Few things on this Earth are as boring as a Volvo, except maybe a Volvo estate. You know it, we know it -- hell, even Volvo knows it, which is why the Swedish company is offering owners of a V60 with a T6 engine the chance to inject some aggression into their cars with a £645 Polestar software upgrade. It unleashes an extra 24bhp of hidden power without compromising CO2 emissions, fuel economy or your warranty.
We went hands-on with just such a beefed-up V60 recently to see whether the 329bhp Swedish monster is the perfect Ikea getaway car, or whether the upgrade is a complete waste of cash.
Bestowing your Volvo with additional torque and power is a very straightforward process. No spanners, wrenches or grunting workmen are involved at all. Owners can simply rock up to their local Volvo dealership, fork out £645, and a kind workman will connect a laptop to the car's on-board diagnostics 2 port.
This allows the Volvo mechanic to upload new code to the car's engine-control unit -- a bit like Jeff Goldblum did at the end of Independence Day. Rather than telling the car to destroy itself, however, the code instructs the engine-management system to let its hair down and unleash some extra horses. After 30 minutes or so of transferring the new data, your once humble V60 will have been transformed into something resembling a mentalist.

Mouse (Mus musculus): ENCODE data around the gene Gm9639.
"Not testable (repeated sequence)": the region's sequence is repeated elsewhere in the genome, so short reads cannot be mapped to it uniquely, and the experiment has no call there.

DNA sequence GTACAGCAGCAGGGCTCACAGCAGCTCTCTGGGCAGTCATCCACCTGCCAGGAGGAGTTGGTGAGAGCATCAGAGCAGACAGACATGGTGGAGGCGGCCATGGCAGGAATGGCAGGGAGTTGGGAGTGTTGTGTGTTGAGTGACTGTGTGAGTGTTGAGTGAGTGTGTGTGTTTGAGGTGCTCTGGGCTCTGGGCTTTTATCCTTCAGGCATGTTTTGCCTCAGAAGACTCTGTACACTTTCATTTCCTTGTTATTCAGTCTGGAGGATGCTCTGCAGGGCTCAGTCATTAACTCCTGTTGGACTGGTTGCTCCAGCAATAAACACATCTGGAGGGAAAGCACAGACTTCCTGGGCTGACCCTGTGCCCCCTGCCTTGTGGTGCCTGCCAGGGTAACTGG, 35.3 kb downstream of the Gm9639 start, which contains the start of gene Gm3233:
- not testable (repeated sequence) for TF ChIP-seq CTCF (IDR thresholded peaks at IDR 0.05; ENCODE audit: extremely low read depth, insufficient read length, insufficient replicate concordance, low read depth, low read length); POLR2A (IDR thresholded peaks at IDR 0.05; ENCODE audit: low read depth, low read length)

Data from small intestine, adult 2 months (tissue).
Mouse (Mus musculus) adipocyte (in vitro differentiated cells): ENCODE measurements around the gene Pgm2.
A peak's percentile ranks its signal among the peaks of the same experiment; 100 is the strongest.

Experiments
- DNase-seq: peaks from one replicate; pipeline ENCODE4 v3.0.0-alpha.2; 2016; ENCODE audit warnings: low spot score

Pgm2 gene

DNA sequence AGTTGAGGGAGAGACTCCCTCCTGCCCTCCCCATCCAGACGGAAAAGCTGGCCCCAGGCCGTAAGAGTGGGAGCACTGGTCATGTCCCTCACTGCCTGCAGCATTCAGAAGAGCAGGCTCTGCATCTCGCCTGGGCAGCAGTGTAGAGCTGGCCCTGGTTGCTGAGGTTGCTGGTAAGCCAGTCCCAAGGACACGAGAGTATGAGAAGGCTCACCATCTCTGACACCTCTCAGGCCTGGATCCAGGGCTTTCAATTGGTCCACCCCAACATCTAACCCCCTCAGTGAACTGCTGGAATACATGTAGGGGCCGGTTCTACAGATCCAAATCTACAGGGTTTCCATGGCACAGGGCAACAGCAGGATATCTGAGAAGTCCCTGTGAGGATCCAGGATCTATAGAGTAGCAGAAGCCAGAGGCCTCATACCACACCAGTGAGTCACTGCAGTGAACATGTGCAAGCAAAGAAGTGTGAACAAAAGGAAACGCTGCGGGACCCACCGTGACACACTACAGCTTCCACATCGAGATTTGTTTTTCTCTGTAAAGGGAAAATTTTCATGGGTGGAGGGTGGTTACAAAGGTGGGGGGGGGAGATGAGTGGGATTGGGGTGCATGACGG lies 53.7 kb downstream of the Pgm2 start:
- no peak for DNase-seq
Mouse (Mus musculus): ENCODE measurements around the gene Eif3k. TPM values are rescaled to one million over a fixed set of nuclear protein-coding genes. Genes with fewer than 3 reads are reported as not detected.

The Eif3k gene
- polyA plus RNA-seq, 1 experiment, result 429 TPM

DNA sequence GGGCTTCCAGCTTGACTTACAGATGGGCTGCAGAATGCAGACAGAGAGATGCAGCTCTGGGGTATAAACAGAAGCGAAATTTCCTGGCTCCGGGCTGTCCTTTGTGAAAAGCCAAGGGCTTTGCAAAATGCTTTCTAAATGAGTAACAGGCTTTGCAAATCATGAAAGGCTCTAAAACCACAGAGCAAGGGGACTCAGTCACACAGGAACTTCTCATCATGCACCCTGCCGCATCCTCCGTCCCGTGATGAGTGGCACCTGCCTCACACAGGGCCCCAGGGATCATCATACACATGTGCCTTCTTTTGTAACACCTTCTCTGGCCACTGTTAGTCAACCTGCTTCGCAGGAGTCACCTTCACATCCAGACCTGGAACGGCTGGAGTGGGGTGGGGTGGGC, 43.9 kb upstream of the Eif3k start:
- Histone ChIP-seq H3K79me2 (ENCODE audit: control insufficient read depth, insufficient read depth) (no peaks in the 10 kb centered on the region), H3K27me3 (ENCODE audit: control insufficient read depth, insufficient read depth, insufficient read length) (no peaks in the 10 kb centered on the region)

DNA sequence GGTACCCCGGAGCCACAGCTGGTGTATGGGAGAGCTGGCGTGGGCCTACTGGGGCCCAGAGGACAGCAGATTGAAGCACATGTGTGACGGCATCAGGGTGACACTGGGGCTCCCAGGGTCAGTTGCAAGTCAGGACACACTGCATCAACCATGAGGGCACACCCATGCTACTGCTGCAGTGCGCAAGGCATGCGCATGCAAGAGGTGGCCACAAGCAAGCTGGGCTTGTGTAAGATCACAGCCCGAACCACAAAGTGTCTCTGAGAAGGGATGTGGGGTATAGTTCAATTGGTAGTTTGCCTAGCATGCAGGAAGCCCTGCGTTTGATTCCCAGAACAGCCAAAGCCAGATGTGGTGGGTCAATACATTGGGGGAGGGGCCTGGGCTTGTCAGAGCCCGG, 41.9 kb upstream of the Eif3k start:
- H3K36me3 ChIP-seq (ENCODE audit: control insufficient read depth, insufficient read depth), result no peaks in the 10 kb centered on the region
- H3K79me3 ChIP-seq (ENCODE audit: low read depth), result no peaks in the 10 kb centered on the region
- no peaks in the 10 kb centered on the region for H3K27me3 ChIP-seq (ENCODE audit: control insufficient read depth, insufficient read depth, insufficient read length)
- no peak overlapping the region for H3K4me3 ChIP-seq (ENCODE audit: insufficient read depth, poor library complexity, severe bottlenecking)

With all that power at its disposal, the V60 T6 Polestar is quite rapid. Volvo won't confirm whether there's any improvement to the standard car's 5.9-second 0-60mph time, but it definitely feels rapid. Mash the throttle and the newly boosted T6 engine will launch the car towards the horizon at a rate that'll etch a giant grin across the face of all but the most hardened speed demon.
The car isn't quite capable of keeping up with truly extreme performance estates, such as the Audi RS4 or BMW M5, but its grunt is sufficient to allow overtaking manoeuvres that may have been tricky in the standard car.
Although the Polestar upgrade gives the V60 a speed boost, it doesn't alter the car's rather staid personality in the slightest, which is a shame. There's no burbling exhaust, no hair-trigger throttle response and it cruises along so lackadaisically and with such little urgency that you almost forget it has well over 300 horses at its disposal.
The car's transmission is slightly at odds with its newfound power, too. Volvo only supplies the V60 T6 with an automatic gearbox. While that's fine for cruising around, speed demons who've plumped for the Polestar upgrade may be disappointed by the lack of a manual option, or at least some paddle shifters behind the steering wheel.
That said, it's still possible to manually shift through the gears using the transmission's sequential mode -- nudge the stick forward to change down and pull back to change up -- but we didn't find this a particularly rewarding way of shifting.
The Polestar software upgrade unleashes extra straight-line performance from your V60 T6 for a relatively small outlay. It also makes the car more fun to drive, but, as it's a software-only upgrade, don't expect it to change the car's personality too drastically.
Edited by Charles Kloet